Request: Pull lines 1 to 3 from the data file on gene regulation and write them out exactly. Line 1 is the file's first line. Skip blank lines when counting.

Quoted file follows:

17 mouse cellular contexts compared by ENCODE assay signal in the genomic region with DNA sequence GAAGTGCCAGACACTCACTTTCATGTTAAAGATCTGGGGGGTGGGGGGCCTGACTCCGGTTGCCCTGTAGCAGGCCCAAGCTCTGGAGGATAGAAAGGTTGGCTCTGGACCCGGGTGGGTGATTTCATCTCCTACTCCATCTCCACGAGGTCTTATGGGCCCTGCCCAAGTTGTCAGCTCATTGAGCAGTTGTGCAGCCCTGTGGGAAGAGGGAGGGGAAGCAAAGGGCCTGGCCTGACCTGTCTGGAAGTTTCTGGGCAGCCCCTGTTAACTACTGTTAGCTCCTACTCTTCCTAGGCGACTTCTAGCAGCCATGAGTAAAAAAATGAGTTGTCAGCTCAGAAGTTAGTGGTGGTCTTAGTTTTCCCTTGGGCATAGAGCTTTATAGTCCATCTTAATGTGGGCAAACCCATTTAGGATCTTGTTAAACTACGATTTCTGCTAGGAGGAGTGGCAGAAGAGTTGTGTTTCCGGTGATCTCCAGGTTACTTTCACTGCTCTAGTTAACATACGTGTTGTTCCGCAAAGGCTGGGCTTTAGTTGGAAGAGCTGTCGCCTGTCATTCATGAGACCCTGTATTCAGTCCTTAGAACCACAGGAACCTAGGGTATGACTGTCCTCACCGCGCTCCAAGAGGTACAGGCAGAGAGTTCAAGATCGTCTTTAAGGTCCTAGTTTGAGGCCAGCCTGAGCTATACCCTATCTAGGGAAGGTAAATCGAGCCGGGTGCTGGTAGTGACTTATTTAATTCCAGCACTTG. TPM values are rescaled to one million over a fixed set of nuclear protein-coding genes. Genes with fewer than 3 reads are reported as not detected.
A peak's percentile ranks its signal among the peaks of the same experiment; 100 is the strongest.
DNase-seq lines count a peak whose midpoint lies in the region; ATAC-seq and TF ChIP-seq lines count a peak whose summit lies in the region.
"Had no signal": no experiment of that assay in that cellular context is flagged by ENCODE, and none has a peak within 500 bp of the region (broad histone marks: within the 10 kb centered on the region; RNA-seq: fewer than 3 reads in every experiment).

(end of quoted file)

17 mouse cellular contexts compared by ENCODE assay signal in the genomic region with DNA sequence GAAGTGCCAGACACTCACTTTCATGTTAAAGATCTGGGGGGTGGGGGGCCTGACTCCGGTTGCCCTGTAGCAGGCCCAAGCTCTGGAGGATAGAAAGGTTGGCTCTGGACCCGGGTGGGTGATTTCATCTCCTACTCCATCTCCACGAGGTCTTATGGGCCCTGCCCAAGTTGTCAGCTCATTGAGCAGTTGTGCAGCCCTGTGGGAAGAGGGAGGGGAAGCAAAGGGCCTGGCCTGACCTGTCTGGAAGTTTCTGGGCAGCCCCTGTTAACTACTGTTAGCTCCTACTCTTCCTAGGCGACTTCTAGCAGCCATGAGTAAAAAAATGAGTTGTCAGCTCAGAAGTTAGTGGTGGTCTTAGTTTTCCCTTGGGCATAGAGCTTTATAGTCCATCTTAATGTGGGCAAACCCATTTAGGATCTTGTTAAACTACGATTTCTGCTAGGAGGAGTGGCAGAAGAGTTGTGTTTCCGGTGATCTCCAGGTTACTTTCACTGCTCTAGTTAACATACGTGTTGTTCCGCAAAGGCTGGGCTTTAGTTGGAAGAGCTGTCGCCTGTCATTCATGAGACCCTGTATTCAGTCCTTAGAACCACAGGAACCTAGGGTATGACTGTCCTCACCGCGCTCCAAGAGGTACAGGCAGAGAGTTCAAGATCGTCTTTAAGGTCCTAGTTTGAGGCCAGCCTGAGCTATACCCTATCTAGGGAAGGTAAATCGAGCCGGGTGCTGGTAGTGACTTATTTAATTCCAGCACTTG. TPM values are rescaled to one million over a fixed set of nuclear protein-coding genes. Genes with fewer than 3 reads are reported as not detected.
A peak's percentile ranks its signal among the peaks of the same experiment; 100 is the strongest.
DNase-seq lines count a peak whose midpoint lies in the region; ATAC-seq and TF ChIP-seq lines count a peak whose summit lies in the region.